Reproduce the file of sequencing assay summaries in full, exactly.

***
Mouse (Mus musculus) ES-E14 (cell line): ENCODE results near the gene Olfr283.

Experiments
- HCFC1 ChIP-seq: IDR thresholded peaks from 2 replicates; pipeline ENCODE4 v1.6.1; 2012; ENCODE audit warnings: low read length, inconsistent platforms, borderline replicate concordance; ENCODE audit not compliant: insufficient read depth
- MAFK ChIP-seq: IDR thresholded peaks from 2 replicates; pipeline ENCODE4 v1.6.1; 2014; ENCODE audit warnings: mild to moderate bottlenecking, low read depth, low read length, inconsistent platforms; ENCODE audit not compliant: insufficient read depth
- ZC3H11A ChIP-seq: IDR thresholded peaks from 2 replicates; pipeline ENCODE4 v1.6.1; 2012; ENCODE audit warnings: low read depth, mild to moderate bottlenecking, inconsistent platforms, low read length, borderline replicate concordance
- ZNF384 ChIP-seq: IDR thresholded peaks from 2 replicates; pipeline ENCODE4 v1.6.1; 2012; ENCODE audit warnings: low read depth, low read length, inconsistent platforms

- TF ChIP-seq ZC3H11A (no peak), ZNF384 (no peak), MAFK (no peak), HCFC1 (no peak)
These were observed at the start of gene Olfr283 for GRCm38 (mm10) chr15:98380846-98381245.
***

Mouse (Mus musculus) ES-E14 (cell line): ENCODE results near the gene Olfr283.

Experiments
- HCFC1 ChIP-seq: IDR thresholded peaks from 2 replicates; pipeline ENCODE4 v1.6.1; 2012; ENCODE audit warnings: low read length, inconsistent platforms, borderline replicate concordance; ENCODE audit not compliant: insufficient read depth
- MAFK ChIP-seq: IDR thresholded peaks from 2 replicates; pipeline ENCODE4 v1.6.1; 2014; ENCODE audit warnings: mild to moderate bottlenecking, low read depth, low read length, inconsistent platforms; ENCODE audit not compliant: insufficient read depth
- ZC3H11A ChIP-seq: IDR thresholded peaks from 2 replicates; pipeline ENCODE4 v1.6.1; 2012; ENCODE audit warnings: low read depth, mild to moderate bottlenecking, inconsistent platforms, low read length, borderline replicate concordance
- ZNF384 ChIP-seq: IDR thresholded peaks from 2 replicates; pipeline ENCODE4 v1.6.1; 2012; ENCODE audit warnings: low read depth, low read length, inconsistent platforms

- TF ChIP-seq ZC3H11A (no peak), ZNF384 (no peak), MAFK (no peak), HCFC1 (no peak)
These were observed at the start of gene Olfr283 for GRCm38 (mm10) chr15:98380846-98381245.